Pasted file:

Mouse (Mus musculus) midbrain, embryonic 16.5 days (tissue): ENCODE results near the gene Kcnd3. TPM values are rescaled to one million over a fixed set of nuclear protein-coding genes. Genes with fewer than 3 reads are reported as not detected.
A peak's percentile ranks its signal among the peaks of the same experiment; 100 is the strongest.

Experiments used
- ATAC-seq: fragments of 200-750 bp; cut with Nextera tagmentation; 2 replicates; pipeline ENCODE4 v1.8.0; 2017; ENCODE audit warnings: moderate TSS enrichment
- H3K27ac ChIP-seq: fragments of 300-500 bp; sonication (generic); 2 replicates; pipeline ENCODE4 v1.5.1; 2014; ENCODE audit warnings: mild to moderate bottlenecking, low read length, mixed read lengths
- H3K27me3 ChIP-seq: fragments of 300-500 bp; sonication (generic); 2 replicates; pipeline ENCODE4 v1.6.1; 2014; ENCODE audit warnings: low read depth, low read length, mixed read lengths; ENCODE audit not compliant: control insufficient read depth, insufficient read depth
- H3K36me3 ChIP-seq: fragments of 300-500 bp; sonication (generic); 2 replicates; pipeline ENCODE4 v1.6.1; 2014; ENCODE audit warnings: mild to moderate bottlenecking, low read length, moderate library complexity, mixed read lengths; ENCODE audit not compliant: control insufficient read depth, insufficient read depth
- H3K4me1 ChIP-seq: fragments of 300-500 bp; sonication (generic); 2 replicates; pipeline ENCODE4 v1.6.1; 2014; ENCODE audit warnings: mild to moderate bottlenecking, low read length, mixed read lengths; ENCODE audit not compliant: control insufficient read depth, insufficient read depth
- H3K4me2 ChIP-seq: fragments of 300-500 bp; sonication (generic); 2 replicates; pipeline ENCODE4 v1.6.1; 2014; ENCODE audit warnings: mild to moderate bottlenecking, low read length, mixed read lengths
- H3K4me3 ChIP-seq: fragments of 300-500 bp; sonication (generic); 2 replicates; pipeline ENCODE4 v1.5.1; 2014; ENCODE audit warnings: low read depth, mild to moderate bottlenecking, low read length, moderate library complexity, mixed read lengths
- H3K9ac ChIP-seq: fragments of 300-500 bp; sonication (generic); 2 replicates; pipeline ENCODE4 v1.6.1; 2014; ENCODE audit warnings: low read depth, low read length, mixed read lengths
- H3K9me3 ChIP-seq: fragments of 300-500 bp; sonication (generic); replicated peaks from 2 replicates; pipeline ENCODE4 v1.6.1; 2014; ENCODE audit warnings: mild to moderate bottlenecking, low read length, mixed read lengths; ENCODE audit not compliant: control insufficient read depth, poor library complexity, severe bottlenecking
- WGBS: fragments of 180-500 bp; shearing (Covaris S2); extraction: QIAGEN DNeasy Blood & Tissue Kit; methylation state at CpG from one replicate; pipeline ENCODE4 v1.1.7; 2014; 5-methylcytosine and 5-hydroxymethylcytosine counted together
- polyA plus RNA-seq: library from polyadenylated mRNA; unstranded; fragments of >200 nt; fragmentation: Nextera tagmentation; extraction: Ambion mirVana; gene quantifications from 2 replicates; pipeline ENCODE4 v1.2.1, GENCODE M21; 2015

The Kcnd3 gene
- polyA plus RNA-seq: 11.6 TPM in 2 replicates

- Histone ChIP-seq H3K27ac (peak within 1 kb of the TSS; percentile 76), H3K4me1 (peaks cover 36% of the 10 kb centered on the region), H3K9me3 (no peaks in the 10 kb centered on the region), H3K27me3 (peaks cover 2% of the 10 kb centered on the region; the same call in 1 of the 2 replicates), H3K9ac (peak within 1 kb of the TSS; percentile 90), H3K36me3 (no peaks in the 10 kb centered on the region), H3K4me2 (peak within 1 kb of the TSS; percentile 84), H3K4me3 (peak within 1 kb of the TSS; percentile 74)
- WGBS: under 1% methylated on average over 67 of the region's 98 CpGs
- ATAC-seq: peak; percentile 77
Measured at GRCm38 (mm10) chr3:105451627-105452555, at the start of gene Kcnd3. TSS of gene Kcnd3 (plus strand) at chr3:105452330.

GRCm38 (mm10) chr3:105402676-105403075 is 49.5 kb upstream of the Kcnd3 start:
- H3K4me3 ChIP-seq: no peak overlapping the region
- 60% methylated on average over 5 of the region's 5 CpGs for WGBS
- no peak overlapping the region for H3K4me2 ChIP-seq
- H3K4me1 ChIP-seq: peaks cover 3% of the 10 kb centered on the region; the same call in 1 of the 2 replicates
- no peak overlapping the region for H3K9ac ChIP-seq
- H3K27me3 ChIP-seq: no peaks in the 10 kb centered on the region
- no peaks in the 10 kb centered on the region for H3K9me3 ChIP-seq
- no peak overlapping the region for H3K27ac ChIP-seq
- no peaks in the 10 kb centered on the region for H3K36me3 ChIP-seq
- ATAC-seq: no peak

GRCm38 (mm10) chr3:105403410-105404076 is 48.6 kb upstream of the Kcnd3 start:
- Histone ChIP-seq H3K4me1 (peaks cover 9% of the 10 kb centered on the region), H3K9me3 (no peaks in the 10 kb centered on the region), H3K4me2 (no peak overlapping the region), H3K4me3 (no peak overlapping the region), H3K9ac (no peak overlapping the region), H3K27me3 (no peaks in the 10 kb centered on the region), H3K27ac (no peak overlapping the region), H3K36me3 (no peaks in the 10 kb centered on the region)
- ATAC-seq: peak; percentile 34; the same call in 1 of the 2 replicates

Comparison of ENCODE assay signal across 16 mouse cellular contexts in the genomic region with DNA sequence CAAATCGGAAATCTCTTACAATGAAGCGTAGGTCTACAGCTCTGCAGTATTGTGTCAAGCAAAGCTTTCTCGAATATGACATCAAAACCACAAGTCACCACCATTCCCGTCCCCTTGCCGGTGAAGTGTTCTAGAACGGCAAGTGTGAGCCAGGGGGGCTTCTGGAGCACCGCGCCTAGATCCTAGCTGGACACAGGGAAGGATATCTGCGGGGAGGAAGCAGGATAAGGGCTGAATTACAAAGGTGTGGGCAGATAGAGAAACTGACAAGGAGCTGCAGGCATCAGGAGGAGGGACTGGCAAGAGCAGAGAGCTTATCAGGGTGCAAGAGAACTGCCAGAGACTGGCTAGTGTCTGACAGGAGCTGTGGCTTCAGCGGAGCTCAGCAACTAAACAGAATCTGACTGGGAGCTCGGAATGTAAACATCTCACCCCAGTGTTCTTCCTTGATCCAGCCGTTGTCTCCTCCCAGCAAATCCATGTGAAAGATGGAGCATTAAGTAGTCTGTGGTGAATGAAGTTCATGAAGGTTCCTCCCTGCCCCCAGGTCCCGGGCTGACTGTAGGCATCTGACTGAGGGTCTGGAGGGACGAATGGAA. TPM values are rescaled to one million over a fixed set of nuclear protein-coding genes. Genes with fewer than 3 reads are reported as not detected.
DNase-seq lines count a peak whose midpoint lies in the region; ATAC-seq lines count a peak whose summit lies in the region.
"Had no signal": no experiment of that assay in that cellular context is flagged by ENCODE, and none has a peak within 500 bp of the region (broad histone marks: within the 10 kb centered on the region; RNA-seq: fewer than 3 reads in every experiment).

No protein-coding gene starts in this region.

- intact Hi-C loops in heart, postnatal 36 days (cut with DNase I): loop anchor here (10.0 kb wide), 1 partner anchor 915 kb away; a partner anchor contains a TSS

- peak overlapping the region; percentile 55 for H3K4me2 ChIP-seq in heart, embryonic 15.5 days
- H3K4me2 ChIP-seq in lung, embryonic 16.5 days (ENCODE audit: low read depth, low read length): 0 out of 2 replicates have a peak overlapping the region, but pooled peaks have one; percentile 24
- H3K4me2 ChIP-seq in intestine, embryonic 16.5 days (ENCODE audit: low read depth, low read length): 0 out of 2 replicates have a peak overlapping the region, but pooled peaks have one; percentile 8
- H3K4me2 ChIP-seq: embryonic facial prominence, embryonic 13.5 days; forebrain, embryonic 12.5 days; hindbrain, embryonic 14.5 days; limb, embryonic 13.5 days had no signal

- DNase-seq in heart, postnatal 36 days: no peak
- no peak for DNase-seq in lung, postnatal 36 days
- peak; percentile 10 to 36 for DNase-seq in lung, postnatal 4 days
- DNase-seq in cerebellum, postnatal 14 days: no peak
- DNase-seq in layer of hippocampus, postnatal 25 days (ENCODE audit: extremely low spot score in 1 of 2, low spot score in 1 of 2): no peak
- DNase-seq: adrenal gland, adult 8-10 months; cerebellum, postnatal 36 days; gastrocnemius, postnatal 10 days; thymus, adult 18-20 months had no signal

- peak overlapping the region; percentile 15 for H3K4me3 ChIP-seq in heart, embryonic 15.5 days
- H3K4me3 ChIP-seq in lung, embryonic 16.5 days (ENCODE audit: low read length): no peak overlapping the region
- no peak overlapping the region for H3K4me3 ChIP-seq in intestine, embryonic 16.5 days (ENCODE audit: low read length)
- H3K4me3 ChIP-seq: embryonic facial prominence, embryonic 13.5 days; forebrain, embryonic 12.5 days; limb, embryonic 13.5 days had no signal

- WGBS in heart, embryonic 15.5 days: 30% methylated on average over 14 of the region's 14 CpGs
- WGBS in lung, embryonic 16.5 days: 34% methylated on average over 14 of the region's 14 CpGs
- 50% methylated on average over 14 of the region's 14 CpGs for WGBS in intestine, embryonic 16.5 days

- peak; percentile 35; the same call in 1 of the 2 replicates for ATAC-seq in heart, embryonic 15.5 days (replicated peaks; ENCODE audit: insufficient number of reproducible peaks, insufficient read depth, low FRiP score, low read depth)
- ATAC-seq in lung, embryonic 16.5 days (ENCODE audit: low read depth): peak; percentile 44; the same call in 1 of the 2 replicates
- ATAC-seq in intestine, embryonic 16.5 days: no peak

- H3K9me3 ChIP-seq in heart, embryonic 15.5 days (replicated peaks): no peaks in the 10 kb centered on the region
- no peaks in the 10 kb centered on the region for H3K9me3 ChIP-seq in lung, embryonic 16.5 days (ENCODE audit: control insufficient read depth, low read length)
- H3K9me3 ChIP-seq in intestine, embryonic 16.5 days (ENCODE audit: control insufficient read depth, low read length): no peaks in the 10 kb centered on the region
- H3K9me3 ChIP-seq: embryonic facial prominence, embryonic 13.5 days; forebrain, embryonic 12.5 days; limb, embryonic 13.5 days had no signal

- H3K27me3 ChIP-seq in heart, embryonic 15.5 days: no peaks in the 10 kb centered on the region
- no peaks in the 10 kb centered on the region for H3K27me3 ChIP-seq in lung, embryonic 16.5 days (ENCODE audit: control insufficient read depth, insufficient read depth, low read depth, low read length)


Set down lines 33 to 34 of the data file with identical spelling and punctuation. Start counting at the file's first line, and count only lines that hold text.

- Histone ChIP-seq H3K4me1 (peaks cover 9% of the 10 kb centered on the region), H3K9me3 (no peaks in the 10 kb centered on the region), H3K4me2 (no peak overlapping the region), H3K4me3 (no peak overlapping the region), H3K9ac (no peak overlapping the region), H3K27me3 (no peaks in the 10 kb centered on the region), H3K27ac (no peak overlapping the region), H3K36me3 (no peaks in the 10 kb centered on the region)
- ATAC-seq: peak; percentile 34; the same call in 1 of the 2 replicates